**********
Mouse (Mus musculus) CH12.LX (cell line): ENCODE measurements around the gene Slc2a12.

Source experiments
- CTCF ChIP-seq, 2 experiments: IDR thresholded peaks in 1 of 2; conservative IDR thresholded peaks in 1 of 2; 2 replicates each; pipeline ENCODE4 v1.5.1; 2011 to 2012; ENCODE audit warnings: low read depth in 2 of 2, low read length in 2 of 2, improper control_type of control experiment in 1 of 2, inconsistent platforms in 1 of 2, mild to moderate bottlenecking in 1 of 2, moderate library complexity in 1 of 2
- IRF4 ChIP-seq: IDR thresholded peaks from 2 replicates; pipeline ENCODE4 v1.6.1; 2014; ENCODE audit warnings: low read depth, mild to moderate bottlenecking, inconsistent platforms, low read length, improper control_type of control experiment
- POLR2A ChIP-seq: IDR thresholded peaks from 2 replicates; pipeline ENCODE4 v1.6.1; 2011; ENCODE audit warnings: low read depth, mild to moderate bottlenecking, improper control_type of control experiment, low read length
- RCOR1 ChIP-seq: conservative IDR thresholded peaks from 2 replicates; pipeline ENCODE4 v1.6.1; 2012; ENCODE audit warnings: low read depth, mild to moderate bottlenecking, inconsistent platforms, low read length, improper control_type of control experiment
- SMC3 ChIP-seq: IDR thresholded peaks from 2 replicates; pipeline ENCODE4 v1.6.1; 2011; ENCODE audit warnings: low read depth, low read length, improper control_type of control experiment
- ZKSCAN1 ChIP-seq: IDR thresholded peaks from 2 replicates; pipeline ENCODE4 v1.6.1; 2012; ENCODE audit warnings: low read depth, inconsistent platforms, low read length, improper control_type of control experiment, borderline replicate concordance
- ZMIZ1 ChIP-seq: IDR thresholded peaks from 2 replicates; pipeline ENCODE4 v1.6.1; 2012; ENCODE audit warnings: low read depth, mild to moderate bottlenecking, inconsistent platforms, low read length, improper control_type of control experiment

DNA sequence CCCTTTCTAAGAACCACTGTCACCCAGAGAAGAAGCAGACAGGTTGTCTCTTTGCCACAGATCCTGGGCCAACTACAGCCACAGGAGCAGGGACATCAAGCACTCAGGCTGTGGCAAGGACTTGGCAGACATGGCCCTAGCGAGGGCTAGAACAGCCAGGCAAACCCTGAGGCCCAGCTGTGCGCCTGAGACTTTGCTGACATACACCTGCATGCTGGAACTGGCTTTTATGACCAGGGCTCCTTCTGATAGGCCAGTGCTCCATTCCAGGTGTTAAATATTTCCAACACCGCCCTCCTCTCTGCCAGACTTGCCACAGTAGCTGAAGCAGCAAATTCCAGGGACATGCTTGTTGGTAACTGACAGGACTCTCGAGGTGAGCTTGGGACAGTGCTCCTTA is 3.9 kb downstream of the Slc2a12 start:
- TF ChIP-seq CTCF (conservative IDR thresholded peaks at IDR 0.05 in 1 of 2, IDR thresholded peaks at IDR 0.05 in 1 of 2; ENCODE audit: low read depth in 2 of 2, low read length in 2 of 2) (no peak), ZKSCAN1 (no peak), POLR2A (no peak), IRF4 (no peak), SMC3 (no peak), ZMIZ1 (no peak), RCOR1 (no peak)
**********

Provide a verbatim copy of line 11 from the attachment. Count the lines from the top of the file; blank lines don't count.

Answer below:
- TF ChIP-seq CTCF (conservative IDR thresholded peaks at IDR 0.05 in 1 of 2, IDR thresholded peaks at IDR 0.05 in 1 of 2; ENCODE audit: low read depth in 2 of 2, low read length in 2 of 2) (no peak), ZKSCAN1 (no peak), POLR2A (no peak), IRF4 (no peak), SMC3 (no peak), ZMIZ1 (no peak), RCOR1 (no peak)